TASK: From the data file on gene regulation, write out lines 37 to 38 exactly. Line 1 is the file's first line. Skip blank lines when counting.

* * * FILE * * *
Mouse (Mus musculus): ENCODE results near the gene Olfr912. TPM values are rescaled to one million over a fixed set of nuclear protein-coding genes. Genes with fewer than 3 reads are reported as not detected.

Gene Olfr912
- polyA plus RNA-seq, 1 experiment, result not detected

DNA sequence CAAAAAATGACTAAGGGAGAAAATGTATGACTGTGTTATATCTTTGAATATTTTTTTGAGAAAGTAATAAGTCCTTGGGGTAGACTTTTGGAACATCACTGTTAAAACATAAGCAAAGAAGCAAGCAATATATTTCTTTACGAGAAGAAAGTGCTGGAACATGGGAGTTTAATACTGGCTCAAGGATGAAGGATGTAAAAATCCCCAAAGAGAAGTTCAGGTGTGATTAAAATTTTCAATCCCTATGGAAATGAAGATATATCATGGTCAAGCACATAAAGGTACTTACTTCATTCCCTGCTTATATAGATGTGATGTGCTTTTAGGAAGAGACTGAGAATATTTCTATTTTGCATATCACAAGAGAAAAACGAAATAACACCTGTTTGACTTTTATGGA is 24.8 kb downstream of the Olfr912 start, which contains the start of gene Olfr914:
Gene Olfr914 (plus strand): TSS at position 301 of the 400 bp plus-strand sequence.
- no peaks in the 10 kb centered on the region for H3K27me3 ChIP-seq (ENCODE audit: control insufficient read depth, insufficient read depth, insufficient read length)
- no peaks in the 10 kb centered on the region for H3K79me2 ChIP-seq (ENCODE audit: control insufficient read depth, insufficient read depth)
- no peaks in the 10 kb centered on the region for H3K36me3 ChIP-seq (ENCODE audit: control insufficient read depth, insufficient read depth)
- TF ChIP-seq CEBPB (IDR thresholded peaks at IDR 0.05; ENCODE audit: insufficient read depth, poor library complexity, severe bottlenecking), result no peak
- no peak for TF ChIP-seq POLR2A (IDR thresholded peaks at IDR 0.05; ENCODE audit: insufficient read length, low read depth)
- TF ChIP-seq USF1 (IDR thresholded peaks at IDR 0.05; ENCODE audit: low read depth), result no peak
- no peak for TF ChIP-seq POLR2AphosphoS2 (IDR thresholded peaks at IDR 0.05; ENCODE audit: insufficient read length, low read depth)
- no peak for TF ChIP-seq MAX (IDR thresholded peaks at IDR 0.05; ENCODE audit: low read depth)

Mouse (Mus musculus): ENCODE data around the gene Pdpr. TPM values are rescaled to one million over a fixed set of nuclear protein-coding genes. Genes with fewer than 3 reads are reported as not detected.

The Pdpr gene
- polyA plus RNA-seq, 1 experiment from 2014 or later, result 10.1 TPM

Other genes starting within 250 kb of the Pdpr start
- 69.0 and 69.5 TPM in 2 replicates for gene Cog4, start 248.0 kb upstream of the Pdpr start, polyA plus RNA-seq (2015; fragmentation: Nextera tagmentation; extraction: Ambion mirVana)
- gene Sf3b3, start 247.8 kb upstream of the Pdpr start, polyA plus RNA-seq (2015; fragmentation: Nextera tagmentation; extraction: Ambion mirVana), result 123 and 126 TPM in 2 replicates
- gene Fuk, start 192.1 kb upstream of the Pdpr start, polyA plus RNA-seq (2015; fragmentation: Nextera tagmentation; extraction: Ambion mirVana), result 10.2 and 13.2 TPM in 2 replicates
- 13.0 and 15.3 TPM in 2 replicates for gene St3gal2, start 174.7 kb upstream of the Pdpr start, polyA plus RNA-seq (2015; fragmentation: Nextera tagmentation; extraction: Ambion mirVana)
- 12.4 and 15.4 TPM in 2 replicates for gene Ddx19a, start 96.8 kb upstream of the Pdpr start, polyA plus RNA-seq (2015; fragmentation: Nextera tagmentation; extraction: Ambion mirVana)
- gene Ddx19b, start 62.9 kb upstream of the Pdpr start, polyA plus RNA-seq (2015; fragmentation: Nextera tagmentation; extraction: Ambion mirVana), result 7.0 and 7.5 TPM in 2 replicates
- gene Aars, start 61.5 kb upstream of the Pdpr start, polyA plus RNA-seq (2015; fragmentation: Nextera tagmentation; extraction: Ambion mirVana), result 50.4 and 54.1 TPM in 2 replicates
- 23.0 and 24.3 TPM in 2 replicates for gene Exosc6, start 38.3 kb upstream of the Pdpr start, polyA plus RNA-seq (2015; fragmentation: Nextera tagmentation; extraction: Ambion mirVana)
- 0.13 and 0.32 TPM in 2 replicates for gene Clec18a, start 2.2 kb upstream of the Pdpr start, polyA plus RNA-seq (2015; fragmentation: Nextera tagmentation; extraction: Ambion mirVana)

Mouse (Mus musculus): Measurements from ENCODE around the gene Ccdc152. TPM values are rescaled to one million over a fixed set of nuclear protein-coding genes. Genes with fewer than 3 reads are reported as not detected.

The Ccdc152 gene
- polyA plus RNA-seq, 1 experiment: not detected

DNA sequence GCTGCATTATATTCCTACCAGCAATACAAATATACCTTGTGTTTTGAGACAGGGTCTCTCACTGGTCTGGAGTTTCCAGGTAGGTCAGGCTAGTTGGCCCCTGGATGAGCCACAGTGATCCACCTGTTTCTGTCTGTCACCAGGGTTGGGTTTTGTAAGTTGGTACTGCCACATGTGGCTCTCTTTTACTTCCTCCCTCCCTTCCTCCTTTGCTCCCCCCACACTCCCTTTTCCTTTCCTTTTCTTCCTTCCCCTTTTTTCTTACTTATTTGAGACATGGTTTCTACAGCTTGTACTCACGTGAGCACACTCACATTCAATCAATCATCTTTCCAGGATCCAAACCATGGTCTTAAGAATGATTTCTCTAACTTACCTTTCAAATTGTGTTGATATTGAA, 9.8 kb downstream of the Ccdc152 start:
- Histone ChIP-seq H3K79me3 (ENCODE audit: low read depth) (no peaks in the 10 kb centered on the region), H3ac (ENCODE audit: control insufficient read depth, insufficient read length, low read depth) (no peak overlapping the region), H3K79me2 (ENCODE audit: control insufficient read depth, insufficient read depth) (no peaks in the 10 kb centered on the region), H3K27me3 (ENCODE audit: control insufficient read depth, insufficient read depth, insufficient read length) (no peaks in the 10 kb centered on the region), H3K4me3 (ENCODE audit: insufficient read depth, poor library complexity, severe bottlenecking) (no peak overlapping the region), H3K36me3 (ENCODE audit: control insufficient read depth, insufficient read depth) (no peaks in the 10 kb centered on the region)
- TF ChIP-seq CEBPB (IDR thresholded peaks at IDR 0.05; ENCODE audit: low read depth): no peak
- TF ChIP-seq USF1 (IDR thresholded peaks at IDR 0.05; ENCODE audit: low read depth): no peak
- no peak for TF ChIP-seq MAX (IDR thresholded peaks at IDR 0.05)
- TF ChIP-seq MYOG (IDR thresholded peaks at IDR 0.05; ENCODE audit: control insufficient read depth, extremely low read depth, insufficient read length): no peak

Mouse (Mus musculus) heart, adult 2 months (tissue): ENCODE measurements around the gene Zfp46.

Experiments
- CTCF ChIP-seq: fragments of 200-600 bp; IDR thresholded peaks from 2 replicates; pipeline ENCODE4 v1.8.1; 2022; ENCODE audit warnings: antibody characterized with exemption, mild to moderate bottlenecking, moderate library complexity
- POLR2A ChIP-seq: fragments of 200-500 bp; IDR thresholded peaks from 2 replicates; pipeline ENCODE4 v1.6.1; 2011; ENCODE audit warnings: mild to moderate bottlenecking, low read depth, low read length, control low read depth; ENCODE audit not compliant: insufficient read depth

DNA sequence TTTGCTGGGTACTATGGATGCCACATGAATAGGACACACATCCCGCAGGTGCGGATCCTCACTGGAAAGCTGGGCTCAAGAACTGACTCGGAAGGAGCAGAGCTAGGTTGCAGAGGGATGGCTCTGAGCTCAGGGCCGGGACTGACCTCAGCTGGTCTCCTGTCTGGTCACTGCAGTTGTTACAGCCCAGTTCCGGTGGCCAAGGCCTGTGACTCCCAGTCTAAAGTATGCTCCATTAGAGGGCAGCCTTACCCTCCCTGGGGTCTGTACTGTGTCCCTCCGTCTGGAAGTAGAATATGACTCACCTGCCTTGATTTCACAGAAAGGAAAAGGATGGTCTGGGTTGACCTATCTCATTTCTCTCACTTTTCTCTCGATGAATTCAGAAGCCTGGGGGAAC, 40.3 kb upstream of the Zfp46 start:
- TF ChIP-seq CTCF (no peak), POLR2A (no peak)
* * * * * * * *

Experiments
- CTCF ChIP-seq: fragments of 200-600 bp; IDR thresholded peaks from 2 replicates; pipeline ENCODE4 v1.8.1; 2022; ENCODE audit warnings: antibody characterized with exemption, mild to moderate bottlenecking, moderate library complexity